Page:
Kansas State University

Kansas State wants to get on track before needed week off

Kansas State guard Shane Southwell, left, drives around Iowa State forward Melvin Ejim during the second half Saturday in Ames, Iowa.
Kansas State guard Shane Southwell, left, drives around Iowa State forward Melvin Ejim during the second half Saturday in Ames, Iowa. AP

For the past month, Kansas State has been locked in a routine.

Basketball games every Tuesday and Saturday. Rest every Sunday and Wednesday. Practice and maybe travel every Monday and Friday, and practice on Thursday.

K-State coach Bruce Weber is ready for that schedule to end.

“We just haven’t had time to practice,” Weber said. “You play a hard-fought game and then you come back. How long do you go? Especially with a young team, you want to make sure you save their legs down the stretch.... Throw some road games in, and takes a little bit of a toll. Last week, you play two road games against top 25 teams and you battle them until the end and that puts a mental toll on everyone. It wears on the coaches and the players. You add that all up and you’ve got to be careful.”

The Wildcats won’t have to worry about those issues much longer. Once they get past a 7 p.m. tip against Texas Tech on Tuesday at Bramlage Coliseum and a trip to West Virginia on Saturday, they will receive a week off. A much-needed week off, according to Weber.

Of course, K-State can’t look ahead just yet.

“This bye week will be very good, but we have to get through this week first,” Weber said. “This will be a gut-check week for our guys. We have to respond from two tough losses.”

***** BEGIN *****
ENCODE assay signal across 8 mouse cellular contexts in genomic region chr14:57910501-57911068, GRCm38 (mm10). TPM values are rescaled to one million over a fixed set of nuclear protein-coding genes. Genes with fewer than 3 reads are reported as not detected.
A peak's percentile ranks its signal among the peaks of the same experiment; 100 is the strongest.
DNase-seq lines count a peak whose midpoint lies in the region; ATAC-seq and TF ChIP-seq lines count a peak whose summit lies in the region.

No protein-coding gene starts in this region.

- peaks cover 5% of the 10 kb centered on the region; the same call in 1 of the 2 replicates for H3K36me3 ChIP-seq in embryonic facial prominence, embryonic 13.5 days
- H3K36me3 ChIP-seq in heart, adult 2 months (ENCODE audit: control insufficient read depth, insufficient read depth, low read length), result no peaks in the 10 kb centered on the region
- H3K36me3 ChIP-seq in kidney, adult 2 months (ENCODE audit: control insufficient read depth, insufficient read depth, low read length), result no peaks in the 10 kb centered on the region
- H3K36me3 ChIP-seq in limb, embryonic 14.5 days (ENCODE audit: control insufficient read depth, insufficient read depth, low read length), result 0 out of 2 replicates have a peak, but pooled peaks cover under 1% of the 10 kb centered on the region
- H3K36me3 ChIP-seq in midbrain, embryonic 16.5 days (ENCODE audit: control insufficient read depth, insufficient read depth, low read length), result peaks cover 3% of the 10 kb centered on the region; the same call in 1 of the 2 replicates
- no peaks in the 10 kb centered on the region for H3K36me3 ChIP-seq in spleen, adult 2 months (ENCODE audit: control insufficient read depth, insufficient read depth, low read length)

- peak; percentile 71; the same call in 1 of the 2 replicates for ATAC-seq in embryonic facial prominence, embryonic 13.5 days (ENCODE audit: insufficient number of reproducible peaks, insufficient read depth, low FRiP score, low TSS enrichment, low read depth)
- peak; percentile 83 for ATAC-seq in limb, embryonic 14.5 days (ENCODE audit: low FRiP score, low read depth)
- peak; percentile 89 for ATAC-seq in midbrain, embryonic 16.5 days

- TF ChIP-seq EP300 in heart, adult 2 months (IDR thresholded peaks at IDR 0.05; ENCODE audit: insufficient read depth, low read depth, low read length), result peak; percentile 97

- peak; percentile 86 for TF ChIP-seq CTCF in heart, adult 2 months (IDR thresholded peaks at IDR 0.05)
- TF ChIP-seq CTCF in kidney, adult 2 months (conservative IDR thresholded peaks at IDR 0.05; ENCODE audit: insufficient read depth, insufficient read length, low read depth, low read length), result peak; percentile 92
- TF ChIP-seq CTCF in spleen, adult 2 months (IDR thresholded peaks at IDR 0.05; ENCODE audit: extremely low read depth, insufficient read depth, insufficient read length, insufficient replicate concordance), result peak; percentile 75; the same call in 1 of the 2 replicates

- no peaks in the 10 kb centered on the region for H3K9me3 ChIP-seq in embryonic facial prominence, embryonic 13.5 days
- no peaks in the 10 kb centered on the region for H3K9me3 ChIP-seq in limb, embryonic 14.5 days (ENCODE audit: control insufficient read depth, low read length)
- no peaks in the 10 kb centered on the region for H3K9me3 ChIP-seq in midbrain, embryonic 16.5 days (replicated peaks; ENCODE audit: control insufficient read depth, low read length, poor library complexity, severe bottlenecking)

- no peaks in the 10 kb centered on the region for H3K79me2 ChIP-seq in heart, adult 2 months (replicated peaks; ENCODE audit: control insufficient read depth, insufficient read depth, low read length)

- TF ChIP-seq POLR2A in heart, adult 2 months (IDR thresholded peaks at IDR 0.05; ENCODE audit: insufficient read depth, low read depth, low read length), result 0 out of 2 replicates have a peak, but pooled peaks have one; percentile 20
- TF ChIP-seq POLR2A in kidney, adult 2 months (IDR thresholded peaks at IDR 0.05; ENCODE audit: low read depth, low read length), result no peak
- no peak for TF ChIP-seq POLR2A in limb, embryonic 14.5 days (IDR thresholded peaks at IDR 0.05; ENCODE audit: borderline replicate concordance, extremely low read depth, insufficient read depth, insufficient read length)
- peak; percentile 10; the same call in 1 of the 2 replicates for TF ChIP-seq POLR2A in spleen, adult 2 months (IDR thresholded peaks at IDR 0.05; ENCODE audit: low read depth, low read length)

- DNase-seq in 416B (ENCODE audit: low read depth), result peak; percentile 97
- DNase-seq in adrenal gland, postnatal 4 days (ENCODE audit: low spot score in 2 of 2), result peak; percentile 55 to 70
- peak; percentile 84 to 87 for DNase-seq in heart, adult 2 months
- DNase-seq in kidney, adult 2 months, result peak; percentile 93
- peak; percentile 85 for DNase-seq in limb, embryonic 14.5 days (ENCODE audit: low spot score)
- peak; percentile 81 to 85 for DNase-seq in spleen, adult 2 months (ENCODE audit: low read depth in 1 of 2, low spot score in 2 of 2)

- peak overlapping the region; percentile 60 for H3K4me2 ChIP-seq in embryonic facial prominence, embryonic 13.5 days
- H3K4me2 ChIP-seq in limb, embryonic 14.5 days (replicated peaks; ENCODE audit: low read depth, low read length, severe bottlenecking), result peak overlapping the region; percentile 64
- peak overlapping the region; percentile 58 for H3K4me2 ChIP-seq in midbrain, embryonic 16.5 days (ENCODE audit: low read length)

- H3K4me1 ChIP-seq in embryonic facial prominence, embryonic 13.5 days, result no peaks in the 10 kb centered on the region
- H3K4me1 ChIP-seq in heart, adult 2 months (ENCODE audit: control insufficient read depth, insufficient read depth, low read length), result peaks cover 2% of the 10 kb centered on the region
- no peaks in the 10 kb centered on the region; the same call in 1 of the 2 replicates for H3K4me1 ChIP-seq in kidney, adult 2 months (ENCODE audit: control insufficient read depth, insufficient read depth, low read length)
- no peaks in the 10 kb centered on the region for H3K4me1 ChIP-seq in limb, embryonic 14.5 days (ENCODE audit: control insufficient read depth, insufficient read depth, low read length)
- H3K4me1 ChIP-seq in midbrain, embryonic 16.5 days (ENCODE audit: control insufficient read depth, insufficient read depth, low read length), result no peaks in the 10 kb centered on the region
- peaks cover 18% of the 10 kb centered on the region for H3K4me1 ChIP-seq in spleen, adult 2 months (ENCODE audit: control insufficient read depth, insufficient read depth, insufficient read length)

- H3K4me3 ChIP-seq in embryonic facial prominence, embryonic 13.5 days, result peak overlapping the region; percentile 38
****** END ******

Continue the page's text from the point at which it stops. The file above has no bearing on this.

The Wildcats are coming off close road losses to No. 25 Texas and No. 16 Iowa State. Though Texas Tech isn’t in their class, it poses more of a threat than it has in recent years.

Behind senior forward Jaye Crockett and junior forward Jordan Tolbert, the Red Raiders have won two conference games, including a home rout over Baylor. They have already exceeded some expectations, but first-year coach Tubby Smith isn’t satisfied. Not after a 74-65 loss to Oklahoma, anyway.

“We would all like to be winning more and playing better,” Smith said. “... We have had two of our worst defensive outings in our last two games. Oklahoma was a poor defensive effort all the way around. We are really having some issues with the way we guard.”

Cameron Clark and Buddy Hield combined to make 15 of 23 shots against Texas Tech, and K-State will try to duplicate that production.

Senior guard Will Spradling is showing signs of improvement, averaging 10 points in his past two games. If he can continue that trend and Thomas Gipson and Marcus Foster play well together, the Wildcats could bounce back with a drama-free win.

That’s what they are hoping for. Two victories this week will make next week that much more refreshing. Anything less, and the grueling schedule might feel ongoing.

“Texas Tech has really battled,” Weber said. “They have already beaten Baylor and a few other people and they have some big, strong guys inside. So that’s a challenge. Then you go to West Virginia.... We are going to have to maintain at home and then get a road win.”